I really only have three major deal breakers when it comes to men. I could never date a smoker or someone who doesn’t want children and I could most certainly never date a picky eater. And I’m sorry to say, but I’ve always considered vegetarians a subset of picky eaters.
I know you may have ethical or religious reasons for being a vegetarian and I respect that, I really do, but food and the experience of eating it at home, in restaurants, on the street, in different countries is far too important to me to be with someone who puts such large restrictions on what they eat.
Ironically, I happen to be working on a film in which a man, separated from his true love for 40 years, decides to abstain from meat as a sign of his devotion and a tribute to the purity of his love and ends up becoming a vegetarian chef. I think the significance of all that requires some cultural context that I’m not quite qualified to give, but it seems like a romantic notion.
It was hard for me to unthink my stereotypes about vegetarians and the restaurants that cater to them. Aside from maybe Pure Food & Wine or Dirt Candy (which I have yet to try), vegetarian food in New York seems mostly limited to healthful slops of mung beans and kale shoveled down by animal rights activists, NYU undergrads or self-satisfied yoga practitioners. The same sort of people who don’t seem to actually enjoy food and in fact, give up eating altogether for weeks at time in the name of “cleansing” parts of their anatomy that were never really meant to be clean.
In Taiwan, however, vegetarian cuisine is elevated to something of an art. Earlier this week, my family friends took me to Evergreen, a bi-level vegetarian restaurant that has a casual buffet downstairs and a more elegant dining room upstairs. Unlike most restaurants in Taiwan, which serve food “family style,” there is a tasting menu with several courses, which are served in individual portions.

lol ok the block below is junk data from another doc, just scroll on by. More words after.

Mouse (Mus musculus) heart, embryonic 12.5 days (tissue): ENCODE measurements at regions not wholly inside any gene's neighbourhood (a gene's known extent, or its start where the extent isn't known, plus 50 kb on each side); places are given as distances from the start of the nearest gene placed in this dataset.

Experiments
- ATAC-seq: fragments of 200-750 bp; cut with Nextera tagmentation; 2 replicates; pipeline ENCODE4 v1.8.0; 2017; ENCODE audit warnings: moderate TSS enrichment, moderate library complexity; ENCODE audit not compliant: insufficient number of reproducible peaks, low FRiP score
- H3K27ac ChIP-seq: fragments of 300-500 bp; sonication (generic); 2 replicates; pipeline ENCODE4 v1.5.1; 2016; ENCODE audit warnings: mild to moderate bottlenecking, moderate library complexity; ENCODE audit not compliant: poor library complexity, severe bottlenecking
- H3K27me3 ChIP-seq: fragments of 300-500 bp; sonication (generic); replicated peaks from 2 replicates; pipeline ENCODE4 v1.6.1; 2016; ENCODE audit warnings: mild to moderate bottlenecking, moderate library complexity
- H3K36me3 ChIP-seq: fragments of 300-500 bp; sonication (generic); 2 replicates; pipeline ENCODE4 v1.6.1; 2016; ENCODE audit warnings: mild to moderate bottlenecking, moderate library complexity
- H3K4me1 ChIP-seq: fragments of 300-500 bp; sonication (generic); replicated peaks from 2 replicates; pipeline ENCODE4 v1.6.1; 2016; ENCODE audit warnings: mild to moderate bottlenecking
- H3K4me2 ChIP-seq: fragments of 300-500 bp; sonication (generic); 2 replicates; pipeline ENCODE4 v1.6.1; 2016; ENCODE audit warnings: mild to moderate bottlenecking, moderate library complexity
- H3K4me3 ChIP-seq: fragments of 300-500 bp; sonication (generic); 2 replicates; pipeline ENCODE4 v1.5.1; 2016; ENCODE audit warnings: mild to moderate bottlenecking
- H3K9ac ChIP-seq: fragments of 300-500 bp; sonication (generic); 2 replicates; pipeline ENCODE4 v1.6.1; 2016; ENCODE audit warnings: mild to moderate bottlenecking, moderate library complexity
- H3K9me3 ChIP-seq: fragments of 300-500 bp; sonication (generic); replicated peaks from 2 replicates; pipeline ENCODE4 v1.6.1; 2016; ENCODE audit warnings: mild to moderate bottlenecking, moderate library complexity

We began with what I think was the best part of the meal: a juice that was made from yam leaves, apples and lemon. Though the drink had absolutely no sweeteners (natural or otherwise), it was amazingly sweet and really rather delicious. It tasted incredibly fragrant and fresh and we were told to drink it immediately because the ingredients would begin to oxidize after a few minutes.
Other excellent dishes included a bean curd skin dish that had just the right crispy layers outside and juicy, chewy center that might almost make you forget you’re not eating meat:
A mock shark’s fin soup that had bamboo shoots, mushrooms, scallions, cilantro and taro.
Sauteed yam leaves with fresh ginger in some sort of delicious sauce
A hand roll, which appeared pretty pedestrian when it was first placed in front of me, but ended up being surprisingly tasty. My mother’s friend didn’t know the English word for those beige wirey things that gave it a fantastic crunch, but whatever they were, they were yummy.
Some sort of vinegar non-alcoholic digestif, the only beverage I’ve had in Taiwan that was served with ice.
I’ve started to really enjoy drinking vinegars and had pinapple and rose-flavored ones at a different restaurant. Just don’t make the same mistake I did, which is to down it like a shot. Apparently, it’s meant to be sipped and is supposed to aid in digestion.
Our dessert course was you tiao, deep-fried bread sticks commonly eaten at breakfast, whose name literally translated means “oil sticks.” Despite the rather unappetizing name, they’re very tasty (like a denser, chewier churro without the cinnamon and sugar.) They were served with hot almond milk.
I must say, I was impressed by the flavors, the presentation and the excellent service and must concede that it was more than I imagined vegetarian cuisine could be. But I think I’ll stick to being an omnivore and maintain my hard line stance against dating vegetarians. Is it so much to ask for a man who eats everything?
Evergreen Vegetarian Restaurant
38 XinSheng North Road,
Section 2, Taipei